I despise chopping chocolate. This, right here, is my enemy.
I realize that food bloggers are supposed to have some sort of idealized, Anthropologie photo shoot type of kitchen and CIA-caliber culinary skills, but I am just going to level with you: I'm an awful and messy chocolate chopper.
It's likely because I have never really learned proper knife skills; in my kitchen, when it's time to chop chocolate, it's an ugly hacking scene which always results in a BOM (Big Ol' Mess) in my kitchen.
The thing is, chopping chocolate is NECESSARY for certain recipes. Say, ganache. You really need to chop the chocolate, because if you were to pour hot cream or milk on top of a big block of unchopped chocolate, it would never melt into a creamy, velvety ganache.
But guess what, my friends? There's another way.
Yesterday, as I faced with the task of chopping chocolate to make ganache for the bottom level of a pie, the idea of taking out a knife, chopping chocolate, and then cleaning up the inevitable mess I'd make simply seemed insurmountable. It seemed impossible.
But then, a little lightbulb went on over my head. I found myself wondering, "what if I put this big ol' block of chocolate in the oven for a few minutes, and melted it instead?". I figured that if I got the chocolate a bit melty, then I could just pour the hot cream on top of it and it would make an effortless ganache that would require no chopping.
Here's what I did:
Step 1: I preheated the oven to 200 degrees. Low!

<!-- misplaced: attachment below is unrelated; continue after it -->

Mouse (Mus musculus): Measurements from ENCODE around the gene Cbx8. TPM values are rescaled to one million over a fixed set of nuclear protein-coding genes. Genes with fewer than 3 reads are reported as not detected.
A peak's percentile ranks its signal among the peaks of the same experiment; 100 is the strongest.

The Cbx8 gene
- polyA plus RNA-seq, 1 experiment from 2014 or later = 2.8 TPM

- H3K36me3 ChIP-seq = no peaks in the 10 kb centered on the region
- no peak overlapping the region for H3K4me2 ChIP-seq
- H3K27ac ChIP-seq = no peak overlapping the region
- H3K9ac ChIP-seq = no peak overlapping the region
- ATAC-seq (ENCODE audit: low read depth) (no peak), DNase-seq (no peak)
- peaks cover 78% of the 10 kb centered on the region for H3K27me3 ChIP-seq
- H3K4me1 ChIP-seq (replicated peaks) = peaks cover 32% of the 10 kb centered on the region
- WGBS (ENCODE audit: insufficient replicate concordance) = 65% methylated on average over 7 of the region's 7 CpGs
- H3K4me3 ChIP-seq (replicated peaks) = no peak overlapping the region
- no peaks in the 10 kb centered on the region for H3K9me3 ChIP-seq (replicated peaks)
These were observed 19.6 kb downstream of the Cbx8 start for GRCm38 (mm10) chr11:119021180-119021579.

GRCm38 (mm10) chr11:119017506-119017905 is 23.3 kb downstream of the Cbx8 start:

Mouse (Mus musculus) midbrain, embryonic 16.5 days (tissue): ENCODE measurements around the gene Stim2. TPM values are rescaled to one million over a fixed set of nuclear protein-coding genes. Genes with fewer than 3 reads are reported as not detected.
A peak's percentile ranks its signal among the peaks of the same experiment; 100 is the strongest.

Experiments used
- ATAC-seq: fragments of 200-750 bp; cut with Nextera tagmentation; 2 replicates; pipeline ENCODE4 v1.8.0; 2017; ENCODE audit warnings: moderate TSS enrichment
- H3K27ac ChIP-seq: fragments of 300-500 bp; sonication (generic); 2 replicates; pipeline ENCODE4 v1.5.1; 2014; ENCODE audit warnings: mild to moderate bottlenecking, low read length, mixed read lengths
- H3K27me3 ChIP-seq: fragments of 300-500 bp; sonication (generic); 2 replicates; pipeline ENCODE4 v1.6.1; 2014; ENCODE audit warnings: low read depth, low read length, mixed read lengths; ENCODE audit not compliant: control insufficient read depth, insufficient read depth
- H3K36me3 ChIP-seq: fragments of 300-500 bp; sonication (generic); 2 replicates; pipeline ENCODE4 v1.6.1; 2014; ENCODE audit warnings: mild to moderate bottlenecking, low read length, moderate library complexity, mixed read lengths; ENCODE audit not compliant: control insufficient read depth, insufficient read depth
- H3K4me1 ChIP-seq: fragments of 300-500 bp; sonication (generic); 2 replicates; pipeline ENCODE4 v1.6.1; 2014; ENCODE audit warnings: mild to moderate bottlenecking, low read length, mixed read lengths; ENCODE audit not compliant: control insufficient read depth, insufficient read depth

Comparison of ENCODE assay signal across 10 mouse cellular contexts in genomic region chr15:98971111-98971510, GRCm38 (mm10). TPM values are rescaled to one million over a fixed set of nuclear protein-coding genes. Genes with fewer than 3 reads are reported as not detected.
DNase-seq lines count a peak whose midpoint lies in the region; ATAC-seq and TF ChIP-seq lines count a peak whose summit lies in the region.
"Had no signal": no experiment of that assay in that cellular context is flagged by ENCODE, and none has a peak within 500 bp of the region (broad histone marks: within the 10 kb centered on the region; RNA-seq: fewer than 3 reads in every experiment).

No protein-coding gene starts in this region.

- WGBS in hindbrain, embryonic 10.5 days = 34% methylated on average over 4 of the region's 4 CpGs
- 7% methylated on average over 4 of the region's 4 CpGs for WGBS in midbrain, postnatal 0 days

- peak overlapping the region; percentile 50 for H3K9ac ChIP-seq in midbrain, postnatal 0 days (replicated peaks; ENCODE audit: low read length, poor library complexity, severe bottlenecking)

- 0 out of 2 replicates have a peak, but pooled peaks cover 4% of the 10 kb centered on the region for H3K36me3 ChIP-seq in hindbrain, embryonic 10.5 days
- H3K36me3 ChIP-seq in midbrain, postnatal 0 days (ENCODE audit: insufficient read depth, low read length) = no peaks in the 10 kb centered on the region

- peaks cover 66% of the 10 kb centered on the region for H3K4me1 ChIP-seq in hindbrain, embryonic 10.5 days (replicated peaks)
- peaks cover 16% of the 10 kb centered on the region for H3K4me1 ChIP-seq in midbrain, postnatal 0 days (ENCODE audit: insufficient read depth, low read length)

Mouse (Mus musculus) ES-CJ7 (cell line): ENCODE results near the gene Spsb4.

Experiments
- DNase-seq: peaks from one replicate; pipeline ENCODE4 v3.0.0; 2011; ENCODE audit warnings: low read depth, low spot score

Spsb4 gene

Step 2: I grabbed an oven-safe vessel. I reached for a loaf pan, which in retrospect was probably not the best vessel, but it did work.
Step 3: I put a 6-ounce block of expensive chocolate inside of the vessel. I live for risk!
Step 4: I put it in the oven, and checked on it every few minutes. After about 3-4 minutes, it looked soft and was leaving a little puddle on the bottom of the pan.
After about 8-10 minutes, it had a slight "crack" on top and I thought to myself, "you'd better take this out of the oven".
As it turned out, when lightly touched with a spoon, the chocolate exploded into molten, completely melted chocolate. OK!
Step 5: I heated up some cream to the simmer point, and poured it in the loaf pan on top of the chocolate.
Step 6: I mixed it up with a whisk, cursing myself for choosing the loaf pan every time I spattered myself with chocolate (really not the best vessel for this project; next time I will use an oven-safe bowl).
Now, I know that in the food world, especially in the day and age of DIY everything, I should be embracing the process and never taking shortcuts.
But dammit, this worked! I didn't have to do the dreaded chocolate chopping, and my ganache came out beautifully. I poured it into my pie shell (this pie has another layer of chocolate goodness on top) and it set beautifully.
SO! Moral of the story is, if you're lazy and hate chopping chocolate like me, but you really want to make homemade ganache, you can use the oven to melt your chocolate instead.